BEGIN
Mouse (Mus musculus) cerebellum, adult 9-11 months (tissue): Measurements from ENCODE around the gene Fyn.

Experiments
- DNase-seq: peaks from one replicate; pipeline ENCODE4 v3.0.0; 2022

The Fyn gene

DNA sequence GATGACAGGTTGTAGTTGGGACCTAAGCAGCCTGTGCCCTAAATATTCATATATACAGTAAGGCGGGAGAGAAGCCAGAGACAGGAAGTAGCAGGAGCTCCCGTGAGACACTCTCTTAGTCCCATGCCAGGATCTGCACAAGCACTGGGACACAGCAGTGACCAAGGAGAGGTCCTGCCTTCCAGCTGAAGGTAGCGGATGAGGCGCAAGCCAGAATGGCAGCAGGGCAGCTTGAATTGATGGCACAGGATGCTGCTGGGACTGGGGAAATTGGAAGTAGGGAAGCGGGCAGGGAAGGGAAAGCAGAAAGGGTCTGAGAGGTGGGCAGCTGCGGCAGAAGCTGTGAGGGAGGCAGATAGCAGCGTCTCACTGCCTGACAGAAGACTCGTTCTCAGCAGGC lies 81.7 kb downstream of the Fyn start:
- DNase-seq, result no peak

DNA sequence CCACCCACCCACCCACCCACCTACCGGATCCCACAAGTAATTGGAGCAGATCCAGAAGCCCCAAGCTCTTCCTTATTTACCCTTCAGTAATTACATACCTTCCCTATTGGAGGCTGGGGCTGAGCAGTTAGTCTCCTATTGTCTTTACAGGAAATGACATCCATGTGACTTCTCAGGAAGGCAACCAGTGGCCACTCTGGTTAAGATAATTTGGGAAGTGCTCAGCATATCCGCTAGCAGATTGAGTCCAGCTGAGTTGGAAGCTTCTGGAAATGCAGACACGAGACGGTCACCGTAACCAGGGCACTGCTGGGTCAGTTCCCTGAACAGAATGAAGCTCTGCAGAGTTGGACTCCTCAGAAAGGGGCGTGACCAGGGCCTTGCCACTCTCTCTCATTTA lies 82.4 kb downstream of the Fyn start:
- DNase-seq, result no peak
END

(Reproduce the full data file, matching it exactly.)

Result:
Mouse (Mus musculus) cerebellum, adult 9-11 months (tissue): Measurements from ENCODE around the gene Fyn.

Experiments
- DNase-seq: peaks from one replicate; pipeline ENCODE4 v3.0.0; 2022

The Fyn gene

DNA sequence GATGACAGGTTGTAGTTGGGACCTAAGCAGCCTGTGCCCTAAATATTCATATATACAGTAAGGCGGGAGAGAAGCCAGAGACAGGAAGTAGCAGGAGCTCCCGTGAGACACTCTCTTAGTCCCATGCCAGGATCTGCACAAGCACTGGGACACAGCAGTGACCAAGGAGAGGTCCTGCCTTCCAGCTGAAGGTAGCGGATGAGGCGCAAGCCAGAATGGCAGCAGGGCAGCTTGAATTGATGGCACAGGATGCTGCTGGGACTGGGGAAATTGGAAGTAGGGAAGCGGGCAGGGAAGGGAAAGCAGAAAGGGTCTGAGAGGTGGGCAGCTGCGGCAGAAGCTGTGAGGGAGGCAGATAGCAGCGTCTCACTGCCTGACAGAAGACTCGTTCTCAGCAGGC lies 81.7 kb downstream of the Fyn start:
- DNase-seq, result no peak

DNA sequence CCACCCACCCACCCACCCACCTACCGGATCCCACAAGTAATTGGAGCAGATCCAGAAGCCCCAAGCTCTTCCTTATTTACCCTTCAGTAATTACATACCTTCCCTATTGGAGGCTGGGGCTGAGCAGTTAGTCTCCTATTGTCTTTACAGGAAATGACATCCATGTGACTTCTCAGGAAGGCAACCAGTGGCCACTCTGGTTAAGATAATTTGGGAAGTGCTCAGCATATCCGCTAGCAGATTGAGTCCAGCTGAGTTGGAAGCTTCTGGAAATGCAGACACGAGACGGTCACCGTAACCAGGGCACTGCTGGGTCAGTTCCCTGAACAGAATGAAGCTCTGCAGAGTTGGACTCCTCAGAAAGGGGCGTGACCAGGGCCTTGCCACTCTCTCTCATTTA lies 82.4 kb downstream of the Fyn start:
- DNase-seq, result no peak